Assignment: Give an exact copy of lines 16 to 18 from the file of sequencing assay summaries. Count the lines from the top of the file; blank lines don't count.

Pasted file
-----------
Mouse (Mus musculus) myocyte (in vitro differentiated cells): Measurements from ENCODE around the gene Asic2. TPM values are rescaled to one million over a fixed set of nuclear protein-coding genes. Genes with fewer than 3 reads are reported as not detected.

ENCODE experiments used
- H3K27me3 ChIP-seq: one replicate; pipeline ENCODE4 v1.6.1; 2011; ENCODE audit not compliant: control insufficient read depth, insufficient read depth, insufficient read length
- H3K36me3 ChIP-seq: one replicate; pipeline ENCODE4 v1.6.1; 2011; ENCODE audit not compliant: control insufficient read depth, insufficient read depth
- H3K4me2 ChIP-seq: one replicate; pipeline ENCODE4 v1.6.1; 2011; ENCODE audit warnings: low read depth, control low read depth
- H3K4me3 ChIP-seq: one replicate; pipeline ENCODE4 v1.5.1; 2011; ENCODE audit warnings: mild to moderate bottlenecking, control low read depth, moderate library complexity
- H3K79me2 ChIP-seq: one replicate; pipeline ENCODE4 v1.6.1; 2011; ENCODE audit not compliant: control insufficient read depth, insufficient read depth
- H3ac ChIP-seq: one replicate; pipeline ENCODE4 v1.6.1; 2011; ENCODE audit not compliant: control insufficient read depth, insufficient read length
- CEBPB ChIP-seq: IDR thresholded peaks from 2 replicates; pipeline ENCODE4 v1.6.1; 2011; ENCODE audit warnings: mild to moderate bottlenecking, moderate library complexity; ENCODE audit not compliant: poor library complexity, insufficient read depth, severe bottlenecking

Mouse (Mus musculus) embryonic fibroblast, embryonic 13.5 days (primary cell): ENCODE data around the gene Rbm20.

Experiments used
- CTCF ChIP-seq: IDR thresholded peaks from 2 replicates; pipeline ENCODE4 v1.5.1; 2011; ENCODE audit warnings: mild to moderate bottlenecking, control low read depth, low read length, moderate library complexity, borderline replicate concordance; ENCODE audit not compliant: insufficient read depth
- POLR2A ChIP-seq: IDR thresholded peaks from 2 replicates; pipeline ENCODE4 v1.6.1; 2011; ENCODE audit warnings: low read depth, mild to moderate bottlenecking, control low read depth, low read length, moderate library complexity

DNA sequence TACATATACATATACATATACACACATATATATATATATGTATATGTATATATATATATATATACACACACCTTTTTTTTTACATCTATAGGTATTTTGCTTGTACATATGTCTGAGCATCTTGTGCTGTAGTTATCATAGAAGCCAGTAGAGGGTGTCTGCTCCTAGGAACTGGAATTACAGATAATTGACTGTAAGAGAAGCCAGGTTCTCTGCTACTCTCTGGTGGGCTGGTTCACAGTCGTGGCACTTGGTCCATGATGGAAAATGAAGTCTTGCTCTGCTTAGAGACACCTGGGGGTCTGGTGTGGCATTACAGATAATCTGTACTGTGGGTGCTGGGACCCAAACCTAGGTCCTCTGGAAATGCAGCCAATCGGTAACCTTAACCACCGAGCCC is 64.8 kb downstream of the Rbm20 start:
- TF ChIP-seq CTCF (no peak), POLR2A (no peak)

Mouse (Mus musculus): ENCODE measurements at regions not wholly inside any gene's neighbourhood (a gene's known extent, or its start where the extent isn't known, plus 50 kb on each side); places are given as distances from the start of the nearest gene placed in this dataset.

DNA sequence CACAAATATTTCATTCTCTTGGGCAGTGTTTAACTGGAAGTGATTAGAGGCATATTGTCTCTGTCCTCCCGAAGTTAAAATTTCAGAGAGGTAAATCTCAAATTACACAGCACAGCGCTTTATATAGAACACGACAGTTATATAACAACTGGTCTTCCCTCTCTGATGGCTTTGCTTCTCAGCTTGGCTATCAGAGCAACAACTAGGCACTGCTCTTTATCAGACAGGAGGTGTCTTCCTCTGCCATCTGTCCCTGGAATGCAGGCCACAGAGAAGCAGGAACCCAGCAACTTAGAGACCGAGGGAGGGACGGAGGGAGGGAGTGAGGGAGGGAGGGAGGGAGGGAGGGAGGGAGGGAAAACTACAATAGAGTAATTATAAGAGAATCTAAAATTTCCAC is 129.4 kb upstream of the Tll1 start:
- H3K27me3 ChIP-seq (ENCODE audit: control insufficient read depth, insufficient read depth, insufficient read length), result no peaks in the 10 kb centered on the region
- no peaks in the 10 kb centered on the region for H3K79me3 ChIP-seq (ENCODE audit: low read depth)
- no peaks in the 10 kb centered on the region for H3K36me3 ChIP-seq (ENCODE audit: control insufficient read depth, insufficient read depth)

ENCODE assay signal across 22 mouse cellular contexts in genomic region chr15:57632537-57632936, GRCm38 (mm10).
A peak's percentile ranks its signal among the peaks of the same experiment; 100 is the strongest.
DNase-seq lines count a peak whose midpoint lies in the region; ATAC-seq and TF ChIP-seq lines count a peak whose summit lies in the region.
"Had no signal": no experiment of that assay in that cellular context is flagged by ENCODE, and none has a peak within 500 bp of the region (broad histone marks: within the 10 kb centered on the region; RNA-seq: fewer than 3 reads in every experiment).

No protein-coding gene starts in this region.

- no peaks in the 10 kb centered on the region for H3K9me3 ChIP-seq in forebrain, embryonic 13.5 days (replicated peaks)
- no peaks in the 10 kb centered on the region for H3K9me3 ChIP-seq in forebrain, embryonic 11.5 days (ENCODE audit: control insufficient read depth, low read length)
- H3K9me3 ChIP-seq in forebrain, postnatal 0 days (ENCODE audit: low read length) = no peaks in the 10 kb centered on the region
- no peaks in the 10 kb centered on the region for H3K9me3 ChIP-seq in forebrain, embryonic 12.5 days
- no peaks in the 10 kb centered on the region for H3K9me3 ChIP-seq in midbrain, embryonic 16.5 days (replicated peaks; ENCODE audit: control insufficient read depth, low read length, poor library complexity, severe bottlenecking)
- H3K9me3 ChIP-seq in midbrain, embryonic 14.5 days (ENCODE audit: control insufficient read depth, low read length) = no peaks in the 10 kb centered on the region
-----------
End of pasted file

Mouse (Mus musculus): ENCODE measurements at regions not wholly inside any gene's neighbourhood (a gene's known extent, or its start where the extent isn't known, plus 50 kb on each side); places are given as distances from the start of the nearest gene placed in this dataset.

DNA sequence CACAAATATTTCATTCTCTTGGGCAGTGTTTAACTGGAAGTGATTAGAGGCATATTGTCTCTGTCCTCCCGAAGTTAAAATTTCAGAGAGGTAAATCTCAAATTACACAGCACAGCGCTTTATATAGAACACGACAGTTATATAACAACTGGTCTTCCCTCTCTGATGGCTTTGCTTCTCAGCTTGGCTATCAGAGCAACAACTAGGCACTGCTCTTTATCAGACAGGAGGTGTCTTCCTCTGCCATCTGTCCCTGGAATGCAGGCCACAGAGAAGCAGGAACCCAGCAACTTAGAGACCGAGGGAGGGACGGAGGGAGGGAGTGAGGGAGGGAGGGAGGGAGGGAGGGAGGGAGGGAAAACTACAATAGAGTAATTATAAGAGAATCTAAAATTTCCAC is 129.4 kb upstream of the Tll1 start:
- H3K27me3 ChIP-seq (ENCODE audit: control insufficient read depth, insufficient read depth, insufficient read length), result no peaks in the 10 kb centered on the region